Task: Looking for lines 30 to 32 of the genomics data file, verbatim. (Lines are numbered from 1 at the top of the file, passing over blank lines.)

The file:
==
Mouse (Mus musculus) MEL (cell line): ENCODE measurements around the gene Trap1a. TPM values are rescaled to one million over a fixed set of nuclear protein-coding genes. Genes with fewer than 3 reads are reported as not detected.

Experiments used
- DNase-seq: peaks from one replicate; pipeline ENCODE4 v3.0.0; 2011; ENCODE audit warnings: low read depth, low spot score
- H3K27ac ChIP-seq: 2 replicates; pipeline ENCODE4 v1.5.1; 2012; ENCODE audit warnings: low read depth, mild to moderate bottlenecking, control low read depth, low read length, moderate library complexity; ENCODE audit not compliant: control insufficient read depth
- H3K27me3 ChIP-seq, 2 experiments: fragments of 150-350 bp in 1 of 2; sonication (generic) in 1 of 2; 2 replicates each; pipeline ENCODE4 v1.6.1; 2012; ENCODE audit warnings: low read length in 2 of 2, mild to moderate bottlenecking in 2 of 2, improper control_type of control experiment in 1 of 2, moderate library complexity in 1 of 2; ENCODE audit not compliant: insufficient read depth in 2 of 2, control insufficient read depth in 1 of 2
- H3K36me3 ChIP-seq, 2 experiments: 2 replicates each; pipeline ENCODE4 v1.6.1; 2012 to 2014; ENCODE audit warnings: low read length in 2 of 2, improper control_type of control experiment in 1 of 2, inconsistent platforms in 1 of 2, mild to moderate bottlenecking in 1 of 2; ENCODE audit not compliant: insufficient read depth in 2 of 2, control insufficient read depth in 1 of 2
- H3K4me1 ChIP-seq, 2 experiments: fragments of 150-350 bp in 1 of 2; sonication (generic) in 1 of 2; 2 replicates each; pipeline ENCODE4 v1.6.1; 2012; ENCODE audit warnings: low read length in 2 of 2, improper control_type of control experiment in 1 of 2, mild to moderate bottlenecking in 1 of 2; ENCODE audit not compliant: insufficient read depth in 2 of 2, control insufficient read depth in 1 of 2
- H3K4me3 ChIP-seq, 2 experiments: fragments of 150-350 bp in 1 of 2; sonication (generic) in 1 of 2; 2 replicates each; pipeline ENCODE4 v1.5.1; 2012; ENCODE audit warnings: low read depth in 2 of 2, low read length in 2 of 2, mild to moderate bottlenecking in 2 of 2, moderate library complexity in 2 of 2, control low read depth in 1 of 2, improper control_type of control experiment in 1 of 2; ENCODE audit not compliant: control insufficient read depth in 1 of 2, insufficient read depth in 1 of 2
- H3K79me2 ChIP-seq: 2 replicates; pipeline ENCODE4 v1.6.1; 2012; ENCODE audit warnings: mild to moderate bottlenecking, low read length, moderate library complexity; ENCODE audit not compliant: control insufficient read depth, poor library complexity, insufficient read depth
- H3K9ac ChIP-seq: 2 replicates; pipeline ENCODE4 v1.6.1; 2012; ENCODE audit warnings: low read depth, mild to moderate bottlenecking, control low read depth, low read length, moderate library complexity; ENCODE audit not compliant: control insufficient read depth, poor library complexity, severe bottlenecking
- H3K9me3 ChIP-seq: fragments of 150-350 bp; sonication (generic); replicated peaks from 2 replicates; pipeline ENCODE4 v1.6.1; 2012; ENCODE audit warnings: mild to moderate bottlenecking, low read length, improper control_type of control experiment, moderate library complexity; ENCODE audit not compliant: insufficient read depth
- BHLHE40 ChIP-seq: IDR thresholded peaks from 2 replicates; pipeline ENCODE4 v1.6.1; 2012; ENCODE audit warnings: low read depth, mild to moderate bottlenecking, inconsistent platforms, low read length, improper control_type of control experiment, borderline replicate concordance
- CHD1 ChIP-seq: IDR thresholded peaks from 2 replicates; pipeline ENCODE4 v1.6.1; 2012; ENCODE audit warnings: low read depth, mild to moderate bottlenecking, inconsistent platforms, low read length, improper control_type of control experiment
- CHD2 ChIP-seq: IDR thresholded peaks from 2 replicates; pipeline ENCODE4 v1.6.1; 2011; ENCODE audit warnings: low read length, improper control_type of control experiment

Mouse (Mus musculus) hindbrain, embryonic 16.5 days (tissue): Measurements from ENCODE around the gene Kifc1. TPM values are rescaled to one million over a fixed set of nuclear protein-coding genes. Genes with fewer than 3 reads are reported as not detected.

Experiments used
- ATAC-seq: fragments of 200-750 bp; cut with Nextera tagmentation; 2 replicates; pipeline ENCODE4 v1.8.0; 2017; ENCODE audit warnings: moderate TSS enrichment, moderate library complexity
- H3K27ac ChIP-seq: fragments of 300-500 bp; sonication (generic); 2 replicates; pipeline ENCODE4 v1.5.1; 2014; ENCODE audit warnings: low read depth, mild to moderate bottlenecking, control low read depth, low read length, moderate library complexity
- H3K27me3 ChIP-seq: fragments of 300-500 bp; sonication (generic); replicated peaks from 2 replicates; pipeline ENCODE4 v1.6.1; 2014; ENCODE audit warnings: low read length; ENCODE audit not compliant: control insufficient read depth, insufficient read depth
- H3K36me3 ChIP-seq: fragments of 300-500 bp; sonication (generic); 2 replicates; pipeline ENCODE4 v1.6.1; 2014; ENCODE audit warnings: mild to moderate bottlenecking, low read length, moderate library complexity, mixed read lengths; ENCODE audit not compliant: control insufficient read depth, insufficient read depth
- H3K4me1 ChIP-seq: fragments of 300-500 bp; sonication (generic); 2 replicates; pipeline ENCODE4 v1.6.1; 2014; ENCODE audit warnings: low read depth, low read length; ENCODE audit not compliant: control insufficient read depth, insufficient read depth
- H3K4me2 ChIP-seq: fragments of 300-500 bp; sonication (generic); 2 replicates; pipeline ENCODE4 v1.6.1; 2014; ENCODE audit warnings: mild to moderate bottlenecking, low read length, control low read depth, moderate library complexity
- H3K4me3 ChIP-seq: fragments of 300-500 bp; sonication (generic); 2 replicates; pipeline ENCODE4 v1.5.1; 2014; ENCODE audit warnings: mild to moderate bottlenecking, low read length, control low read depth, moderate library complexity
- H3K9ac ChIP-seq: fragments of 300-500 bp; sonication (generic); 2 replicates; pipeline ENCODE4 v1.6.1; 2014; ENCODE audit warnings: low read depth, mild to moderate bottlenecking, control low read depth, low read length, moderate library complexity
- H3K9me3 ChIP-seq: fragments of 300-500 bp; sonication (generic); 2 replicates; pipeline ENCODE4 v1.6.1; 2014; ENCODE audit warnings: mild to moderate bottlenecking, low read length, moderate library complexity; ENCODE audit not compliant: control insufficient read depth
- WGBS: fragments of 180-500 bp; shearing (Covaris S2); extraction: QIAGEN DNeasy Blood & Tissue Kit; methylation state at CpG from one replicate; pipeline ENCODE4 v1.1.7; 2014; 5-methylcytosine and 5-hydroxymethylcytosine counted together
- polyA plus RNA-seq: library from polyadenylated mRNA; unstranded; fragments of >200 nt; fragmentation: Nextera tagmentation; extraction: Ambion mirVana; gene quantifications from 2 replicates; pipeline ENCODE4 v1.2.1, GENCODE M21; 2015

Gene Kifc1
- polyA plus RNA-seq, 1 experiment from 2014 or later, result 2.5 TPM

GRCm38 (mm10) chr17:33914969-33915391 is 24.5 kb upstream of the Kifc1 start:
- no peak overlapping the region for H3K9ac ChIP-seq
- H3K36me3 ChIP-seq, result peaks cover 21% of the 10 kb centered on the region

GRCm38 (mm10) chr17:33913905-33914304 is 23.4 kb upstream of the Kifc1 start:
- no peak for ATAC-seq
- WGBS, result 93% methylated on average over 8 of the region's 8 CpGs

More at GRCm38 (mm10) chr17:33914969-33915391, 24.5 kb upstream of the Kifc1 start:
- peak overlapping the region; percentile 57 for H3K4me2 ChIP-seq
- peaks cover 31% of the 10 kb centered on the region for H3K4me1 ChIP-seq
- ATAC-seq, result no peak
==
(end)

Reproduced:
GRCm38 (mm10) chr17:33914969-33915391 is 24.5 kb upstream of the Kifc1 start:
- no peak overlapping the region for H3K9ac ChIP-seq
- H3K36me3 ChIP-seq, result peaks cover 21% of the 10 kb centered on the region